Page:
I've always wanted one, but haven't found the right time to buy one. Small lift and some good all terrain tires, best hunting rig
Now is the time. And living in WA, I would do it sooner than later.
The spare tire shelf under the hood allows for some goodies to be loaded. Like a heated windshield washer unit, an MSD or spare tools and stuff. The wheels are the biggest hassle - You'll need to convert the hubs or the wheels to make them fit. No one makes shit for the size anymore.
what about custom adapters? H&R could probably help you out for $250 or so.
Just curious what why you say that?
Because these things are rotting into the ground! Tough to find a good one.
The wheels that I want are just $50 each from JC Whitney. Just a set of post apocalyptic steelies. The hub conversions aren't that hard to do either.
we dont really have the rust issues here that you guys have over there
Have you been keeping on the adventures of Celerity in the new world ?
I'm very into survivalism, and carry a big interest in post-collapse living. I would advise everyone get the last vehicle they would need in a post-collapse situation. Something light, easily maintained, and competent for snow. It doesn't have to be lifted, but if that's what you're good with, then go for it.
The idea is that three things are coming up, whether you think I'm a kook or not. Whether you subscribe to a zombie invasion or a mad max future, or just think the whole thing is a scam. These three things are happening:
People are running out of money. This means that people who once had money will no longer have money. Being a newbie to poverty, people tend to do extreme things for a few dollars. You see, a poor person that grew up poor is used to not being able to afford shit. But someone who isn't used to it, will immediately go "Defcom 5" and lash out with everything they have for a box of diapers.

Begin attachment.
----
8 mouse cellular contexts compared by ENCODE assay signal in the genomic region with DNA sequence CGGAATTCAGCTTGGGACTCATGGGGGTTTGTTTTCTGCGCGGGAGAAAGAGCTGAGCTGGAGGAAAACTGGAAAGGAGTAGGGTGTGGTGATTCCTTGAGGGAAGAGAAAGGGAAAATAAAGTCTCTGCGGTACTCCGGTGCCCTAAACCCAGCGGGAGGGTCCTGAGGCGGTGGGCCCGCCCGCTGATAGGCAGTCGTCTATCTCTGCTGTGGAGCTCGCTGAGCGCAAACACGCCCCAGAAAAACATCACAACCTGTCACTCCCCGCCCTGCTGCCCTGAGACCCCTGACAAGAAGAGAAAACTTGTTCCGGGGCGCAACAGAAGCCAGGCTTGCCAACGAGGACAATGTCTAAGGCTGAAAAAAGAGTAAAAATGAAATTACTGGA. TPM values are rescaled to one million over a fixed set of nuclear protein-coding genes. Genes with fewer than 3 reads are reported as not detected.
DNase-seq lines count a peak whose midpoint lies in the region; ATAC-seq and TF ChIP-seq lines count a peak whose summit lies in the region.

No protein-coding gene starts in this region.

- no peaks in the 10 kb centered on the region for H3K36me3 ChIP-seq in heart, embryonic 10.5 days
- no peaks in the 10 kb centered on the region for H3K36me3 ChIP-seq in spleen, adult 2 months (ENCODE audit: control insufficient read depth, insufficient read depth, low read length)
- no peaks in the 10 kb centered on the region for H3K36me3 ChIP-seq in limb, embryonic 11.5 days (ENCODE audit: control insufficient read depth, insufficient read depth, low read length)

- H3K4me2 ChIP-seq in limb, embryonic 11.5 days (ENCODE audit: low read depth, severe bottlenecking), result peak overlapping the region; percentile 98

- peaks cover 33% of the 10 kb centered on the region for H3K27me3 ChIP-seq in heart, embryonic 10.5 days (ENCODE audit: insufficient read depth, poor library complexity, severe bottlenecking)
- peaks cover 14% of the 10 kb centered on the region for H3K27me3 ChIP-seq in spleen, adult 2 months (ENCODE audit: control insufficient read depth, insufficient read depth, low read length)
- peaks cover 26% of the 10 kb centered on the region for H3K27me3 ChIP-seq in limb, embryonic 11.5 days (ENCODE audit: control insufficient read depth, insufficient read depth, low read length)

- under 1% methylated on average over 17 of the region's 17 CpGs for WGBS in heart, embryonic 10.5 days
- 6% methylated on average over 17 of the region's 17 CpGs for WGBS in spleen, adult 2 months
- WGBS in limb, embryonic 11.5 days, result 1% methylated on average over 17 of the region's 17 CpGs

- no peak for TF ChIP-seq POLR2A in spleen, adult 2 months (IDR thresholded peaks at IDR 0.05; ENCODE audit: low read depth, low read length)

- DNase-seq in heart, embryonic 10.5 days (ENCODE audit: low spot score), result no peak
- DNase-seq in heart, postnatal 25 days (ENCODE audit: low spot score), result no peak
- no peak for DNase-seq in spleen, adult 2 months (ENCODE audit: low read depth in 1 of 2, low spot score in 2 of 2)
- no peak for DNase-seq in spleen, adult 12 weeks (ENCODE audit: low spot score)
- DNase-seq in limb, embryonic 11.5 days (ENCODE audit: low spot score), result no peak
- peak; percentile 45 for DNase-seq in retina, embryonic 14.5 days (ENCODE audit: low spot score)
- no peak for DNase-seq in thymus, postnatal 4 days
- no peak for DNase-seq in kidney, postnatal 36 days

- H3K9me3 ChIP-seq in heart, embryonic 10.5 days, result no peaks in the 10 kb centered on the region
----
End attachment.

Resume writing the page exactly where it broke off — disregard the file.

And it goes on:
You and I will be one of those people who are making less and less and paying more and more for the basics that we used to get pretty easily. Electricity rates are going up, food is going up, gas is going up, and housing is going up. All the meanwhile, businesses are closing their doors, and services are going up. That means you will NEED to be very proficient with the things you have. Get a car with LOTS of spares. Spare glass, spare axles, just fill up your shelves with bits that you'll need. Don't wait until you have no alternator before shopping for an alternator. That said, We don't all have the money now to just go out and buy new parts for the future. So get used bits now. Clean them, catalog them, and keep spares. In my car I carry not only spares for things that I might need (For instance, my water pump was on the way out last week, so I packed one in the trunk) but I carry spare bolts, caps, and some fluids. I'm looking for a roof rack these days to carry more stuff. I also carry spare light bulbs.
Lastly, as the money disappears - we will need to stop looking to the town or state to plow in snow storms. Everytime a plow drops, a cost is associated. At some point, this will stop. You don't need to be able to rock crawl with your survival vehicle because in a post collapse scenario, your car is RARELY used. (You can hear any car from miles away). The point is to use the car to get from town to town using the easiest way possible. (If you're stuck in the woods, you're STUCK in the fucking woods)
So a real off-roader, in my opinion, just gets you in deeper before getting you stuck. On top of that, just about any 4WD is thirsty as hell, and has a HUGE casting cost. You'll find yourself parking it, grabbing your BMX out of the bed, and going the rest of the route as often as you would with the Subaru.
On the other hand, my friend is a big believer in HUGE post apocalyptic trucks, and has chosen a full-size Ford F350 for the job. He will make his post-apocalytic living from steel and garbage collection in his locale.
It's a good idea.